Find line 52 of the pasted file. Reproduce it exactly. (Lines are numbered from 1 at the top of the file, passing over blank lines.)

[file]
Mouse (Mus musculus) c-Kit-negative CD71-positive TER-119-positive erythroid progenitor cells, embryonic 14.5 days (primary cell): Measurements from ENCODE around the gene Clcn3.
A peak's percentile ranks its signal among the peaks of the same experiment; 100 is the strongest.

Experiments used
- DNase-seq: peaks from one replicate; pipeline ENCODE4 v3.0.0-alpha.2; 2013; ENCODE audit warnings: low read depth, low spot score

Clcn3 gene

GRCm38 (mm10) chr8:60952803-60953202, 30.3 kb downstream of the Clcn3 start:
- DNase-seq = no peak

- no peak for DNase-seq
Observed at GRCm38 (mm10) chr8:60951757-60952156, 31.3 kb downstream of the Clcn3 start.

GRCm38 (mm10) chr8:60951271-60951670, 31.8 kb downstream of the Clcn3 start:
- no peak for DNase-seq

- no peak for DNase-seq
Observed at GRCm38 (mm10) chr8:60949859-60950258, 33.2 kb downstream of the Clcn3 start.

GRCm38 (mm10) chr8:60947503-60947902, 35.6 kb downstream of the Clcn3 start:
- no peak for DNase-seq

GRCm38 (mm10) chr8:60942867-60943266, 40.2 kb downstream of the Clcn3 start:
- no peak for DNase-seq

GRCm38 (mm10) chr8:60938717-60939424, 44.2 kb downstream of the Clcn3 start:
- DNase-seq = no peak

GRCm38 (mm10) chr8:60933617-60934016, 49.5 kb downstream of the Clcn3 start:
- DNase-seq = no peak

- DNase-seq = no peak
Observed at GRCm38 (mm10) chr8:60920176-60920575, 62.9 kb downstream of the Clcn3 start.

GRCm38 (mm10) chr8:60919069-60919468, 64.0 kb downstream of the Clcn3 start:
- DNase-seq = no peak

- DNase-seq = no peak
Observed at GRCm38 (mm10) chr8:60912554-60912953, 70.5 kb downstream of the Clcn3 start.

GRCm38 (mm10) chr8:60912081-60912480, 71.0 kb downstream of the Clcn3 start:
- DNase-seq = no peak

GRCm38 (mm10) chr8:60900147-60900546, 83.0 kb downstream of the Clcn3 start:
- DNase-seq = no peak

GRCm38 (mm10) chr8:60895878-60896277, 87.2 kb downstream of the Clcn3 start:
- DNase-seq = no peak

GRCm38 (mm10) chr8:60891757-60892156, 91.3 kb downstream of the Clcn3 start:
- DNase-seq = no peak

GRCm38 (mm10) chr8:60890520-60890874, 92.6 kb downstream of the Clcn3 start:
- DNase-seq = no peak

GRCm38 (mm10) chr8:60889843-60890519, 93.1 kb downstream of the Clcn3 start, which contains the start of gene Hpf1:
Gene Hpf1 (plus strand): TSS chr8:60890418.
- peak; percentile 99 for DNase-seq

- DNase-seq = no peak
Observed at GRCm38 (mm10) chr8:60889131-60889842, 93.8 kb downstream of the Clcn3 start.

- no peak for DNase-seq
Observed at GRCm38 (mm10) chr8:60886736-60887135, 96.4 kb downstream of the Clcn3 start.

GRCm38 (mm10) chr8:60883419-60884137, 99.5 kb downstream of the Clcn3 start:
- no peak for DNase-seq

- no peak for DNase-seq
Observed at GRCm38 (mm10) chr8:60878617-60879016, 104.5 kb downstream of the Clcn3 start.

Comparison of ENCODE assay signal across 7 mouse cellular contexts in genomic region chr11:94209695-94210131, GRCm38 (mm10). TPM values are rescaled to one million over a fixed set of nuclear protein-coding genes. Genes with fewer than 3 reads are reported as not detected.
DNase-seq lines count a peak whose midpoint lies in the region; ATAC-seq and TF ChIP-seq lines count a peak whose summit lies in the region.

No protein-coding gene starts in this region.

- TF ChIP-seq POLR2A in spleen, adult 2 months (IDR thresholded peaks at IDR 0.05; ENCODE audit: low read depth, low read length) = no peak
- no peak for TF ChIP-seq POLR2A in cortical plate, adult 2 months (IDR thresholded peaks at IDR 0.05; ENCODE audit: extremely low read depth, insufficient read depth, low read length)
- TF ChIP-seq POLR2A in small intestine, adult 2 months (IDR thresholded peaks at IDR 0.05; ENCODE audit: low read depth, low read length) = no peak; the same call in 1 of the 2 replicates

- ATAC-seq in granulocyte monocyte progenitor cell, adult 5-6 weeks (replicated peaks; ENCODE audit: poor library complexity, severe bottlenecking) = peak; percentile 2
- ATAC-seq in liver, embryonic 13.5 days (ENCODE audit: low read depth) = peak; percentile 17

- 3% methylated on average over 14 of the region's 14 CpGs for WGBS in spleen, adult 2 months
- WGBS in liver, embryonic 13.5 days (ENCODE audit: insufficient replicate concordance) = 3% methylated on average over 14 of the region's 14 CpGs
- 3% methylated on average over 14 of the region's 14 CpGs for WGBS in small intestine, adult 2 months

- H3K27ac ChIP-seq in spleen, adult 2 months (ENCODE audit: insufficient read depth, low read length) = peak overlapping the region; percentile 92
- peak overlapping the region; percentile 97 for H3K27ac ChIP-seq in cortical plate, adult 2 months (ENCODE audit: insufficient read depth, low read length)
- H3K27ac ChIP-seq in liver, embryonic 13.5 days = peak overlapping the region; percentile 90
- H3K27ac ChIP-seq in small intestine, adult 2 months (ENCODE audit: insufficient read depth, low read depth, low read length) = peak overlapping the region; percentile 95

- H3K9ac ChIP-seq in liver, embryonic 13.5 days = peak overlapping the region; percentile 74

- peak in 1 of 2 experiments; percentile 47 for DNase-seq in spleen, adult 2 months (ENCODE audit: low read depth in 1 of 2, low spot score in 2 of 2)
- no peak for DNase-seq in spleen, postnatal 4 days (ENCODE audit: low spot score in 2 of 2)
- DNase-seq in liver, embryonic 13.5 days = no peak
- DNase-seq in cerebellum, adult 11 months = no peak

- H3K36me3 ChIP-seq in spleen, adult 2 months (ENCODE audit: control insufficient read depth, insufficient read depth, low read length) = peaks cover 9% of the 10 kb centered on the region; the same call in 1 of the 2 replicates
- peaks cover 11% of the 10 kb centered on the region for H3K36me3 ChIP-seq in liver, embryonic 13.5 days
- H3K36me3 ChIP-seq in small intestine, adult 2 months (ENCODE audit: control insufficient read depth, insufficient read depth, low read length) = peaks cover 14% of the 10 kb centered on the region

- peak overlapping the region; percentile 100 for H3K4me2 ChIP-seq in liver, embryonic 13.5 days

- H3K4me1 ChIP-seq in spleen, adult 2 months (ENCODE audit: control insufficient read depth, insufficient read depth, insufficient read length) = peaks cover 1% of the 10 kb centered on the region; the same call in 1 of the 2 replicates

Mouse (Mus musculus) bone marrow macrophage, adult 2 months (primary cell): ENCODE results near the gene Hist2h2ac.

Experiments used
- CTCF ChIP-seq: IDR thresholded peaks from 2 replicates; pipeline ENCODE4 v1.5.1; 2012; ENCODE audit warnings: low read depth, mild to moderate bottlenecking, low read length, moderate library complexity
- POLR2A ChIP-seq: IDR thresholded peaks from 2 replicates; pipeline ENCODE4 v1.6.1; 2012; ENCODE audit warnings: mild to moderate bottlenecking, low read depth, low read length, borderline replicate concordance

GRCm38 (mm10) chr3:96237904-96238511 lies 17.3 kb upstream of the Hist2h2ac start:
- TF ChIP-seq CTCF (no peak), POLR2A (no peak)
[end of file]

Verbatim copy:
- TF ChIP-seq POLR2A in spleen, adult 2 months (IDR thresholded peaks at IDR 0.05; ENCODE audit: low read depth, low read length) = no peak